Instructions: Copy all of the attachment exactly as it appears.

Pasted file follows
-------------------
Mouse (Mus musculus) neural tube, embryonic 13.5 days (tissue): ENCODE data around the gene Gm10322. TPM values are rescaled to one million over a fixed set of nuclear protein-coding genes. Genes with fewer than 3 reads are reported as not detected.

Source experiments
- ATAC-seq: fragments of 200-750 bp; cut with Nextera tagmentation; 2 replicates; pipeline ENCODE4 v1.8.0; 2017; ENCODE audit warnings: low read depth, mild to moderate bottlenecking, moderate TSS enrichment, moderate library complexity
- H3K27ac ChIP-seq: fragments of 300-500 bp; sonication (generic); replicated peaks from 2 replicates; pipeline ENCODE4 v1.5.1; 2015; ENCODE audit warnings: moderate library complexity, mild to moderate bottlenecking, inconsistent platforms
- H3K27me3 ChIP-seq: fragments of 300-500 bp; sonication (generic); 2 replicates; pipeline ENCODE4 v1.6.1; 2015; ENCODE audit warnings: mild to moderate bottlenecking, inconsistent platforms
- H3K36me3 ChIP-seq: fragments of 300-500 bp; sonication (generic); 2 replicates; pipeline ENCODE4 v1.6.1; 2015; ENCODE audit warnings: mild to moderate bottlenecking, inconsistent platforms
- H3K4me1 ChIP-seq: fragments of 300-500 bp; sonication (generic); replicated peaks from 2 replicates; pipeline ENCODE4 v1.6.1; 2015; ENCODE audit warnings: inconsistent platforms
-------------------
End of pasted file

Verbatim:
Mouse (Mus musculus) neural tube, embryonic 13.5 days (tissue): ENCODE data around the gene Gm10322. TPM values are rescaled to one million over a fixed set of nuclear protein-coding genes. Genes with fewer than 3 reads are reported as not detected.

Source experiments
- ATAC-seq: fragments of 200-750 bp; cut with Nextera tagmentation; 2 replicates; pipeline ENCODE4 v1.8.0; 2017; ENCODE audit warnings: low read depth, mild to moderate bottlenecking, moderate TSS enrichment, moderate library complexity
- H3K27ac ChIP-seq: fragments of 300-500 bp; sonication (generic); replicated peaks from 2 replicates; pipeline ENCODE4 v1.5.1; 2015; ENCODE audit warnings: moderate library complexity, mild to moderate bottlenecking, inconsistent platforms
- H3K27me3 ChIP-seq: fragments of 300-500 bp; sonication (generic); 2 replicates; pipeline ENCODE4 v1.6.1; 2015; ENCODE audit warnings: mild to moderate bottlenecking, inconsistent platforms
- H3K36me3 ChIP-seq: fragments of 300-500 bp; sonication (generic); 2 replicates; pipeline ENCODE4 v1.6.1; 2015; ENCODE audit warnings: mild to moderate bottlenecking, inconsistent platforms
- H3K4me1 ChIP-seq: fragments of 300-500 bp; sonication (generic); replicated peaks from 2 replicates; pipeline ENCODE4 v1.6.1; 2015; ENCODE audit warnings: inconsistent platforms